PhD thesis: Hybridization of Galileo E1, E5 with inertial signals for a large range of dynamics

Research Field

Flight techniques for projectiles

Context

The interest in hybrid Inertial Navigation Systems (INS) and Global Navigation Satellite System (GNSS) positioning for defense issues has grown steadily over the last decades. Indeed, GNSS positioning can vastly improves INS precision and robustness in many different applications: traditional ballistic ammunitions, military vehicles or soldiers on foot. The recent commissioning of the European global navigation satellite system, Galileo, enables novel International Traffic in Arms Regulations (ITAR) free development of European defense technologies. Indeed, since 2016 Galileo has been operational and its complete efficiency will be reached in 2020. Due to the new generation of satellites clocks combined with novel bi-frequency signals, the new European positioning system is expected to improve the overall performances of GNSS positioning.

Project

Many INS/GNSS hybridization scheme have been proposed and studied over the last decades since it takes the best of both worlds to achieve an improved navigation solution. All these methods are linked to an application context and dynamics that condition the filter design. Globally, being able to adapt the filter to diverse and changing dynamic conditions remains an open issue. The hybridization methods are applied to a wide range of dynamics related to the specificities of all applications: fast-maneuvering system, high velocities for guided ammunitions or low/free dynamics, multi-path for soldiers.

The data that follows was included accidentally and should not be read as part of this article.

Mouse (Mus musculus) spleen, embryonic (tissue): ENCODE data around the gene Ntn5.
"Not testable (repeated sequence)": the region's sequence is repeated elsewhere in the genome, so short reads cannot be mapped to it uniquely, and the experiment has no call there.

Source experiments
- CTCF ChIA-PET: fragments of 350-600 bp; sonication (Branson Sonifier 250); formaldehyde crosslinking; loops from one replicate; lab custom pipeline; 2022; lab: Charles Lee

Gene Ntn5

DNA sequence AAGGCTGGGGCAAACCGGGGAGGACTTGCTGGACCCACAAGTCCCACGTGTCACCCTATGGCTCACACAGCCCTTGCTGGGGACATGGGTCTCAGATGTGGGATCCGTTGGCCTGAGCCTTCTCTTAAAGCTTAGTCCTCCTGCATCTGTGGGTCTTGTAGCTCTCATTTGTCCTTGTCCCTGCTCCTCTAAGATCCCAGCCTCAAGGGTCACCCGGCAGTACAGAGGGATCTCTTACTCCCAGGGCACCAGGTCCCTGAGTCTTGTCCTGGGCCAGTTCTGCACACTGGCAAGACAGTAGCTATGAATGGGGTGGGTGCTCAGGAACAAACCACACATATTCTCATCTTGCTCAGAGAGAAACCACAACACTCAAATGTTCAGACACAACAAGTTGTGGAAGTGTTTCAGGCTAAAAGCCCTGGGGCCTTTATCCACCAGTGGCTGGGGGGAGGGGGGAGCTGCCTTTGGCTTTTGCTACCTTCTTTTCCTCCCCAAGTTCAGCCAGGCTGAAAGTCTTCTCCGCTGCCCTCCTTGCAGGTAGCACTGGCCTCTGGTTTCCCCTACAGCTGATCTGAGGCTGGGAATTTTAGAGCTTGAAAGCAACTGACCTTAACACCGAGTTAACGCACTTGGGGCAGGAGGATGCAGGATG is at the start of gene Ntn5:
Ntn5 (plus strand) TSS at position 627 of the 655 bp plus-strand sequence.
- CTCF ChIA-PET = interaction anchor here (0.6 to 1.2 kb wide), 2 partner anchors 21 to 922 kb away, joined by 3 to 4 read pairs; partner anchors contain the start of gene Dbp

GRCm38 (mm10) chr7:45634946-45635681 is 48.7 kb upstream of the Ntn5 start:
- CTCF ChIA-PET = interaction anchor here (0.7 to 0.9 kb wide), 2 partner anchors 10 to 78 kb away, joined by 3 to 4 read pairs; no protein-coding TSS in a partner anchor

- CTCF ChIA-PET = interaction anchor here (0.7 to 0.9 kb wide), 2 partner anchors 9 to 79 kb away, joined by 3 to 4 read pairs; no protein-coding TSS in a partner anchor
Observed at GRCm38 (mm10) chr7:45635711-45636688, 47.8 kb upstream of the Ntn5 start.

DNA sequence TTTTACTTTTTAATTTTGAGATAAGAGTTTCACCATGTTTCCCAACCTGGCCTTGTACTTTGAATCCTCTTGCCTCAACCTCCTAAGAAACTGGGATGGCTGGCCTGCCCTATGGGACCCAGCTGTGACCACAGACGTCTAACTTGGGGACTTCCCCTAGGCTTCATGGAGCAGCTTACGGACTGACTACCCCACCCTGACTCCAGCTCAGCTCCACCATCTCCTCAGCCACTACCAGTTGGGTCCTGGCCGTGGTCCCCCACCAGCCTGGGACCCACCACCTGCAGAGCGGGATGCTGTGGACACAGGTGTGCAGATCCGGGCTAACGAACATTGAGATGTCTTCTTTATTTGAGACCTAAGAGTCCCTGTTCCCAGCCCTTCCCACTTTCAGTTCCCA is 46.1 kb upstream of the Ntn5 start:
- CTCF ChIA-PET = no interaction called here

To address this open issue, in a context where novel European Galileo signals are available, a PhD work is proposed on the topic of INS/Galileo integration algorithms where novel integration schemes must be invented. The integration architectures will be discussed for finding an appropriate compromise between integration depth, performance requirements and other sensors such as magnetometers or inertial units according to different dynamics.

The proposed PhD research will be conducted in cooperation between two institutes: ISL (French-German research institute of Saint-Louis) and IFSTTAR (The French institute of science and technology for transports, development and network) who both own a recognized experience in positioning. The GNC group at ISL is specialized in projectiles navigation with inertial and magnetic sensors and the GEOLOC laboratory at IFSTTAR has been conducting research on positioning and navigation methods and systems for pedestrians and terrestrial vehicles with GNSS and inertial/magnetic signals for many years.

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